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September 2008
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November 2008

For “Bridging the Gap” participants

This afternoon, I gave a one-hour presentation on Louisiana appellate practice at the Louisiana State Bar Association’s “Bridging the Gap” seminar for newly sworn-in lawyers. For them and other interested persons, here are some things from that presentation, plus a few bonus materials:

If you’re looking for forms, please know that I preach against over-reliance on them. But if you'd like to see some samples of Louisiana appellate filings, then you’ll find some by clicking here and scrolling down a bit.

Use plain English, appear smarter (and more persuasive)

YesI just finished reading Yes! 50 Scientifically Proven Ways to Be Persuasive (hat tip to the [non]billable hour). One of the 50 ways confirms something Bryan Garner says in The Winning Brief (p. 177, 2d ed.): people who use plain language are perceived as smarter and more persuasive than people who do the opposite:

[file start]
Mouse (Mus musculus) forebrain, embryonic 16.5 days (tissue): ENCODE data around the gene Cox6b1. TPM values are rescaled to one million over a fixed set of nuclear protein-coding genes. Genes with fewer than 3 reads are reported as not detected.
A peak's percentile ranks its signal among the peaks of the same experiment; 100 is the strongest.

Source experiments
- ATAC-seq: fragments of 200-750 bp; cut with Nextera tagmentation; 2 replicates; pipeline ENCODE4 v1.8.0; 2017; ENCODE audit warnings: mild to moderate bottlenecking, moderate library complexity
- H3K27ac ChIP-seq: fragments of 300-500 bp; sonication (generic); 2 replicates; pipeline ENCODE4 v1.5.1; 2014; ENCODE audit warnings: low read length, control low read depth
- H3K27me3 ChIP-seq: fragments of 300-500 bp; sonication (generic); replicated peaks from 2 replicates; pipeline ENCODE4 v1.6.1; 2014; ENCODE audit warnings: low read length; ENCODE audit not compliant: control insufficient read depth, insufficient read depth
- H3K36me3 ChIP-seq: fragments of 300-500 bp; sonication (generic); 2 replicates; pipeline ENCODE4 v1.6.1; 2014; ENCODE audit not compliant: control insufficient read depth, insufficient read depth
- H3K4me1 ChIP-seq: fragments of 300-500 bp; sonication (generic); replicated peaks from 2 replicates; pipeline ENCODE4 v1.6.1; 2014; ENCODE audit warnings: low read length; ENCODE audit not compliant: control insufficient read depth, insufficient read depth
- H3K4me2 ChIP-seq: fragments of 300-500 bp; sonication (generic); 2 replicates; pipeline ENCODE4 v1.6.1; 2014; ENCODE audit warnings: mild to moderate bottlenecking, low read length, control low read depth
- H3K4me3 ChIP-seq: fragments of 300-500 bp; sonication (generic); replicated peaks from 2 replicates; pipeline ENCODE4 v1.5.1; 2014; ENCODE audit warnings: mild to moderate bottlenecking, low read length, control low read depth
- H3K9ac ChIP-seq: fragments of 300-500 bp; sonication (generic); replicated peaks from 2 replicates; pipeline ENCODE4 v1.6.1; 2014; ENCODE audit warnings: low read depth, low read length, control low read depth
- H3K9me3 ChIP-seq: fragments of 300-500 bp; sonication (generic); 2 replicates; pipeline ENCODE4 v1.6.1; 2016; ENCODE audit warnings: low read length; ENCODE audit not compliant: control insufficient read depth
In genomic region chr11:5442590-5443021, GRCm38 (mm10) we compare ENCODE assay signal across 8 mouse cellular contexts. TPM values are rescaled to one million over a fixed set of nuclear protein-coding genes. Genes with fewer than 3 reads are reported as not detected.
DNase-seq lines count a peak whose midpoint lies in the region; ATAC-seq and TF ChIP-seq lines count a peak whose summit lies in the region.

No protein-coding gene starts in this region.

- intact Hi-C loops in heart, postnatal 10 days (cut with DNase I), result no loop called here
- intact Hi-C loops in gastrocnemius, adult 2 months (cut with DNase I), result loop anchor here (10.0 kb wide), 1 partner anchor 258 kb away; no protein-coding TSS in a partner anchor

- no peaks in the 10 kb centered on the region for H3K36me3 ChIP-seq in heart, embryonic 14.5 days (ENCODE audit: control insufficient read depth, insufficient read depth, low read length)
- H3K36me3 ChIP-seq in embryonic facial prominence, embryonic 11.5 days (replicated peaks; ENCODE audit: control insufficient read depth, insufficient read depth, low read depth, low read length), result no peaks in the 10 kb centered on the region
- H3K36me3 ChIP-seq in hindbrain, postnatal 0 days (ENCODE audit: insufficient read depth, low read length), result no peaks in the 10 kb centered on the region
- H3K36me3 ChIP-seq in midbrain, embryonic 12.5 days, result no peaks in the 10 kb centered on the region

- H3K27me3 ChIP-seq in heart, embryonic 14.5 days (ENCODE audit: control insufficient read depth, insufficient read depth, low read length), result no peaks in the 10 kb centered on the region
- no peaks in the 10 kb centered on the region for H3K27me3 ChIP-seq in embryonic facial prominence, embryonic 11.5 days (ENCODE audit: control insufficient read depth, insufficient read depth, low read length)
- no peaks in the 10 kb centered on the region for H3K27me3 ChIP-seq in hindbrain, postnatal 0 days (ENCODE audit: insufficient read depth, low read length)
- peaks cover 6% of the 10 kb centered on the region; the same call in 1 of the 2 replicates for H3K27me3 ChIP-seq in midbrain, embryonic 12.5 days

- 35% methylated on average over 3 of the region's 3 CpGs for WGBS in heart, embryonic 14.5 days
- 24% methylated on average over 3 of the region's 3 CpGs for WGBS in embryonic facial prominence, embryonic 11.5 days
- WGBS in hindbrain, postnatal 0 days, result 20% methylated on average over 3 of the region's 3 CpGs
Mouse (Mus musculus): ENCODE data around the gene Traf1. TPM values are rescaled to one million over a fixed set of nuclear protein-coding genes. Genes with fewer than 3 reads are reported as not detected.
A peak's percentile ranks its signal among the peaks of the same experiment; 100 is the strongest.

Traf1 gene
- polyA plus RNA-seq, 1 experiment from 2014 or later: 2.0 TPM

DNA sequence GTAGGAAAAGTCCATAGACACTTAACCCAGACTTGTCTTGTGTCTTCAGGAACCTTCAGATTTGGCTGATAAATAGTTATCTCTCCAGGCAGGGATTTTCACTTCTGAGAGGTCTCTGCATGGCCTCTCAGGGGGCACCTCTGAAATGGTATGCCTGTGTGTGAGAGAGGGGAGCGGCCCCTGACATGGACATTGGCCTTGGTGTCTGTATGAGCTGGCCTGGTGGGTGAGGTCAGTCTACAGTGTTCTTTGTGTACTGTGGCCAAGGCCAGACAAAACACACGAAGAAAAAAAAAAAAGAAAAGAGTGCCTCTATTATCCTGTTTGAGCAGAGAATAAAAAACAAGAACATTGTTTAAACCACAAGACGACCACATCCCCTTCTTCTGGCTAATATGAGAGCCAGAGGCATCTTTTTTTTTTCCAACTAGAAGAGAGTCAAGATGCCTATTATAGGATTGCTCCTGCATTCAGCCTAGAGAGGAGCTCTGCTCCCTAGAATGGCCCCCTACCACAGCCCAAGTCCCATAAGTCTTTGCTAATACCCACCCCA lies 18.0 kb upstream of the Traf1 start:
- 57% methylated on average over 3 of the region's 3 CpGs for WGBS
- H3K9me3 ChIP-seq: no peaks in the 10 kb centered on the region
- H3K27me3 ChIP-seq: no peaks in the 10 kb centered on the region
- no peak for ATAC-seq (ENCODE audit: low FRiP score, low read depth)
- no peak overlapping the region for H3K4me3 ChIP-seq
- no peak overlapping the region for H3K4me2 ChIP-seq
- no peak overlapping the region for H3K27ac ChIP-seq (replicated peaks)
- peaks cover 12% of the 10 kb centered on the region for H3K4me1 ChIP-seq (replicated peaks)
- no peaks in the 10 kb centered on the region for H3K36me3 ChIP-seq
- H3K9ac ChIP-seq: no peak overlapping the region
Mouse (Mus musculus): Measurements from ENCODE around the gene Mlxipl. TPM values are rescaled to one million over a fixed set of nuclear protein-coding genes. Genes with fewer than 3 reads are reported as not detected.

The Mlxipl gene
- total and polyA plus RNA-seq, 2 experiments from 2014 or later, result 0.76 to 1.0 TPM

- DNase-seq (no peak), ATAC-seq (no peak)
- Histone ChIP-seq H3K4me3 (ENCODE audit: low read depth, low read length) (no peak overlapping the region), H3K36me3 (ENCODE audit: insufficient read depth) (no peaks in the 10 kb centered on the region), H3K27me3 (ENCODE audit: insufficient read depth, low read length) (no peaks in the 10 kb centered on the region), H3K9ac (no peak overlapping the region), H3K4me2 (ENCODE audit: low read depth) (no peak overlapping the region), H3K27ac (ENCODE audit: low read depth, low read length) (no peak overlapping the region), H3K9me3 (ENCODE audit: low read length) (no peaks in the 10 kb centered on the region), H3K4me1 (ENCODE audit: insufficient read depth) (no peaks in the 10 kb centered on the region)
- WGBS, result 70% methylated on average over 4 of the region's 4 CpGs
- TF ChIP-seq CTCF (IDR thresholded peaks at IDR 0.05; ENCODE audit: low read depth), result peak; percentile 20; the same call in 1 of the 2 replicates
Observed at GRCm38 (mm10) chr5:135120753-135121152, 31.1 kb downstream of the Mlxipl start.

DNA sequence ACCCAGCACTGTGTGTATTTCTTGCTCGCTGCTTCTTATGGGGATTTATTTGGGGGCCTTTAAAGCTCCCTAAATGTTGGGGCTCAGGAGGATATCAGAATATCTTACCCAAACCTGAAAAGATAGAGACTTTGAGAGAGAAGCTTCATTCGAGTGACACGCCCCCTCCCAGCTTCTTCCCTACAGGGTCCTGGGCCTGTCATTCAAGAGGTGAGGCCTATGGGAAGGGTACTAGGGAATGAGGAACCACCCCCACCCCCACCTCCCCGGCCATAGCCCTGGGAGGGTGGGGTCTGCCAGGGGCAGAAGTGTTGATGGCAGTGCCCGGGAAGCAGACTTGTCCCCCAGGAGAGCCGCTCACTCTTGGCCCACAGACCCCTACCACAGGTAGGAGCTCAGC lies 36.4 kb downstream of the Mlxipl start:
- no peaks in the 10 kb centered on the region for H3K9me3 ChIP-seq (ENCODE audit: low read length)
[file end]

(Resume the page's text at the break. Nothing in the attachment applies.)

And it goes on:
“... Take, for example, the fact that communicators frequently try to convey their erudition via their grandiloquent, magniloquent, sesquipedalian verbosity; in other words, they try to look smart by using unnecessarily long words or overly technical jargon....

“... [R]esearch by [Daniel] Oppenheimer has shown that using overly complex language like this can produce the exact opposite of the intended effect: Because the audience has difficulty interpreting the language, the message is deemed less convincing and the author is perceived to be less intelligent.”

In an endnote, the Yes! authors cite D.M. Oppenheimer, Consequences of erudite vernacular utilized irrespective of necessity: Problems with using long words needlessly, Applied Cognitive Psychology, 20:139–56.

So there you have it: scientific proof that plain language aids persuasion.

The Chief channels Mickey Spillane

Pennsylvania v. Dunlap. The Supremes deny cert. The Chief dissents:

North Philly, May 4, 2001. Officer Sean Devlin, Narcotics Strike Force, was working the morning shift. Undercover surveillance. The neighborhood? Tough as a three-dollar steak. Devlin knew. Five years on the beat, nine months with the Strike Force. He’d made fifteen, twenty drug busts in the neighborhood.